‘Policing cannabis like trying to win back the Empire’: Ex-Tory boss calls time on govt drug policy
Writing in the Daily Telegraph, William Hague called for a comprehensive change to cannabis policy after its legal status was brought into sharp focus last week by the case of 12-year-old epilepsy sufferer, Billy Caldwell.
Calling the confiscation of the vital cannabis oil used to stop Billy’s seizures by UK border officials to comply with UK drug laws as “inappropriate, ineffective and utterly out of date,” Hague advocated a far-reaching review of policy regarding cannabis, saying “official intransigence is now at odds with common sense.”
“As far as marijuana, or cannabis, is concerned, any war has been comprehensively and irreversibly lost.”
Challenging the government to emulate the ruling Liberal Party government in Canada which is on the “verge of agreeing something much more radical: a legal, regulated market for cannabis for recreational use,” Hague appealed to the Tory’s claim of being the party of pragmatism. He said it was time to be brave in the face of change.
“We are pragmatists, who change with society and revise our opinions when the facts change. On this issue, the facts have changed very seriously and clearly."
Adding that many police forces in the UK had already turned their focus off implementing cannabis law in favor of more serious crimes, Hague said: “Issuing orders to the police to defeat its use is about as up-to-date and relevant as asking the army to recover the Empire.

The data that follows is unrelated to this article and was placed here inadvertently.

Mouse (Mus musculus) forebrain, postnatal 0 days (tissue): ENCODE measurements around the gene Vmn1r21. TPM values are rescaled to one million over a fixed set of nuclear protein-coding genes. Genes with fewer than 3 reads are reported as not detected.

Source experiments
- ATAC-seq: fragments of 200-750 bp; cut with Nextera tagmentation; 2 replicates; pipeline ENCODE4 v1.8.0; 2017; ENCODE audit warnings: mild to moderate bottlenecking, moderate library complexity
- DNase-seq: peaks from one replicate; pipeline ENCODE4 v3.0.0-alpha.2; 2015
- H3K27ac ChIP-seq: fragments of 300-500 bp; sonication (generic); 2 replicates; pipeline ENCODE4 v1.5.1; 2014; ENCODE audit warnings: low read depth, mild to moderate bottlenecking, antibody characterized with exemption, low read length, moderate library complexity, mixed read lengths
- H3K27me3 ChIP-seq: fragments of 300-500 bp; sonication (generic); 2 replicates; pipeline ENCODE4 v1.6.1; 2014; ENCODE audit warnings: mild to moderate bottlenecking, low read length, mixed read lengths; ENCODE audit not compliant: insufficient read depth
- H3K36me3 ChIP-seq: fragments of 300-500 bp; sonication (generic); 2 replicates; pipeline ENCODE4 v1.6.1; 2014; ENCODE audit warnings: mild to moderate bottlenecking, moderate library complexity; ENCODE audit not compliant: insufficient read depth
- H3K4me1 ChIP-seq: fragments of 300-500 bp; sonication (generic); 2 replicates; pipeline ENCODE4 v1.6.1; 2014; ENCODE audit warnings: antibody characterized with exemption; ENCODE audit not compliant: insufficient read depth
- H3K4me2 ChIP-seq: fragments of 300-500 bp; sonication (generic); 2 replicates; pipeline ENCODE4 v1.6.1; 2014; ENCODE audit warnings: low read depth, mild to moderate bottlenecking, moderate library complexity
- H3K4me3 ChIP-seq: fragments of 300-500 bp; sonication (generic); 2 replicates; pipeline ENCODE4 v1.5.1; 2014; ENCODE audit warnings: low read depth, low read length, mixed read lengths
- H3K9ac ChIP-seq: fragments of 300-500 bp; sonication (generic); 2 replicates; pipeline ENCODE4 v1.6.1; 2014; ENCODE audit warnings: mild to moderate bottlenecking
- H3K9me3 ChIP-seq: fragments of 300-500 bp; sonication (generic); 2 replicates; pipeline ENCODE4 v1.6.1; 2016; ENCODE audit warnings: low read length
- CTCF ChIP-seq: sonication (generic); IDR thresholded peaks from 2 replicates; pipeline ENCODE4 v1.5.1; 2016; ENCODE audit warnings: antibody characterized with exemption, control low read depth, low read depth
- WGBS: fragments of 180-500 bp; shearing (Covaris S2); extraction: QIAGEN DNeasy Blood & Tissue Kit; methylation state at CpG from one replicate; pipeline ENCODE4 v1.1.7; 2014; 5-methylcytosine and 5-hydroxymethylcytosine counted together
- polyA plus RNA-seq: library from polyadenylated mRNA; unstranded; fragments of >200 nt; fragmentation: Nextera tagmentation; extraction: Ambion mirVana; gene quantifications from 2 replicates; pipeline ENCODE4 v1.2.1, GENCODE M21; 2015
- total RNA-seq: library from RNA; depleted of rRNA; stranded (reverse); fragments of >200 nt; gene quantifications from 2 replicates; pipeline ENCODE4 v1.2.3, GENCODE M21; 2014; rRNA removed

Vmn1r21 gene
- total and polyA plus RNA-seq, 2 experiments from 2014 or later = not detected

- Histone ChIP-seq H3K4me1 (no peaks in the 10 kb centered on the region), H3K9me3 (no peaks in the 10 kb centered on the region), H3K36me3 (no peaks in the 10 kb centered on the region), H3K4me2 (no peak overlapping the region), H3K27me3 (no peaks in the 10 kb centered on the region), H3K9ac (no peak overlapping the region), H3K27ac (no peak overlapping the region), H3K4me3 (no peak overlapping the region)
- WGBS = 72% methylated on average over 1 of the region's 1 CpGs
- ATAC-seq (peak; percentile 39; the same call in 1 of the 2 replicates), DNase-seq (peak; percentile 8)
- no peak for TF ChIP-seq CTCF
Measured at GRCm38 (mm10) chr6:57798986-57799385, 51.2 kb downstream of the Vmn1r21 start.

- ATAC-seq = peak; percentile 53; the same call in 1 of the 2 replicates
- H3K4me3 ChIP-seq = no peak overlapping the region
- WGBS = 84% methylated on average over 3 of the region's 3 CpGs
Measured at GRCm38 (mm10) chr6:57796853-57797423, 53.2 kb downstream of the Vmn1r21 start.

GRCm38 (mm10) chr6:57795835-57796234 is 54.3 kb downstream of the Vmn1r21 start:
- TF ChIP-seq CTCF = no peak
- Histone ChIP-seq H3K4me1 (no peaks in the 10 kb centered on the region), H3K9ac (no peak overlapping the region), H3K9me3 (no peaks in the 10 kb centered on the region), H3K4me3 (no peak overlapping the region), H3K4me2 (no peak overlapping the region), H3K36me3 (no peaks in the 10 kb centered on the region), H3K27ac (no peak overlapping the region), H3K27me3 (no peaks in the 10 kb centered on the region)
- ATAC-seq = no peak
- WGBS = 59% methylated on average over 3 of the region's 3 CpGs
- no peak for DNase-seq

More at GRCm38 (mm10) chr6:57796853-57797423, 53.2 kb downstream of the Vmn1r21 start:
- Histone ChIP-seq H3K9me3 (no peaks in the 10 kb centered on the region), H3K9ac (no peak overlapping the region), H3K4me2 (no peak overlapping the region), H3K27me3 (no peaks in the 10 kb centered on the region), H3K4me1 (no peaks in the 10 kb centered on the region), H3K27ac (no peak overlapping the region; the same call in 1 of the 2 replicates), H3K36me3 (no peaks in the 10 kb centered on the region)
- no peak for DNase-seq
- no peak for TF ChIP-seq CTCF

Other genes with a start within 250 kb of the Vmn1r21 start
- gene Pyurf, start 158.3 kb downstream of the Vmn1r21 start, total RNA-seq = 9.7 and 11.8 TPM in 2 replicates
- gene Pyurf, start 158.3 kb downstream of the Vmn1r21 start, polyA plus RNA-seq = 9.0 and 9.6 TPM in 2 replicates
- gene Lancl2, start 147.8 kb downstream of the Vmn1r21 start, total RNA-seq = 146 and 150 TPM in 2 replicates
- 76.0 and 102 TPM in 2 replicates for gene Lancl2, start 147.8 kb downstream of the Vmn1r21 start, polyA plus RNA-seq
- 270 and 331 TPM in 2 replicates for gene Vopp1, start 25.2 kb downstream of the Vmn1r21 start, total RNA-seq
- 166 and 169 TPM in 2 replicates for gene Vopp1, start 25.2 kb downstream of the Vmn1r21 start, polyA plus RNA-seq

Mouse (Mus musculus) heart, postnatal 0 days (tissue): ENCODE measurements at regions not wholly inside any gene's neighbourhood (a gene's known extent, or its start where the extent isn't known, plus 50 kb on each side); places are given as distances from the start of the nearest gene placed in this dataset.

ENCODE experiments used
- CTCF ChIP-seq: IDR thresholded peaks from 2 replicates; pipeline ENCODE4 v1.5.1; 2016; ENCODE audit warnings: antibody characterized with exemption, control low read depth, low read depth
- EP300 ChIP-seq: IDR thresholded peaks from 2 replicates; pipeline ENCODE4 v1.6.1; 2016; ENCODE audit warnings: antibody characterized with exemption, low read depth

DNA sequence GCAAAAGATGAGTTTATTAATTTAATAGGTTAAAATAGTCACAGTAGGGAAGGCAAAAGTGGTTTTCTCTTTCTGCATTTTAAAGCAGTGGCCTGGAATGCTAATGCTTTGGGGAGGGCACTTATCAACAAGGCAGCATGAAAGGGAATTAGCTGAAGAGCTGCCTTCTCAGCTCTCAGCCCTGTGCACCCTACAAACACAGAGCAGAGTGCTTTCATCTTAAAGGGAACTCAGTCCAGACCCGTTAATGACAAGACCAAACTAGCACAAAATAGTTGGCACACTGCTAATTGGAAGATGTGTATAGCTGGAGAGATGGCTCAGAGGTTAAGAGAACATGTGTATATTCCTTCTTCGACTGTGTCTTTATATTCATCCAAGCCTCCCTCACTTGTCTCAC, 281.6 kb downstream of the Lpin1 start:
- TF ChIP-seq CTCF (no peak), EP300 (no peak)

“This battle is effectively over,” he added.
Currently, cannabis is listed as a Class B drug, meaning it’s illegal to possess, give away or sell, including for pain relief. Penalties for possession include up to five years in prison.
Hague’s comments come as pressure mounts on the Home Office to implement a review of its existing medical cannabis policy, in order to bring it in line with other Western nations. A campaign led by parents, whose children benefit from the currently-illegal medical cannabis products, has gained nationwide media traction.
Their campaign has already gained the backing of Tory MP doctors, the all-party parliamentary group on drug policy reform, and former health secretary Dan Poulter MP.
On Monday, Health Secretary Jeremy Hunt said the government was not "getting the law on this kind of thing right," suggesting that a Home Office review would take place "as quickly as possible."
However, the idea of a review into even a narrow form of drug policy reform was almost immediately put down by the prime minister, who said there was a "very good reason" for the existing cannabis laws "because of the impact that they have on people's lives". She is now at odds with many in her party over the issue, as well as the public.
A recent YouGov poll put public support for the legalization of medical cannabis at 75 percent, while over 51 percent are in support of a softer stance on the herb, either supporting a legalized market or decriminalization.
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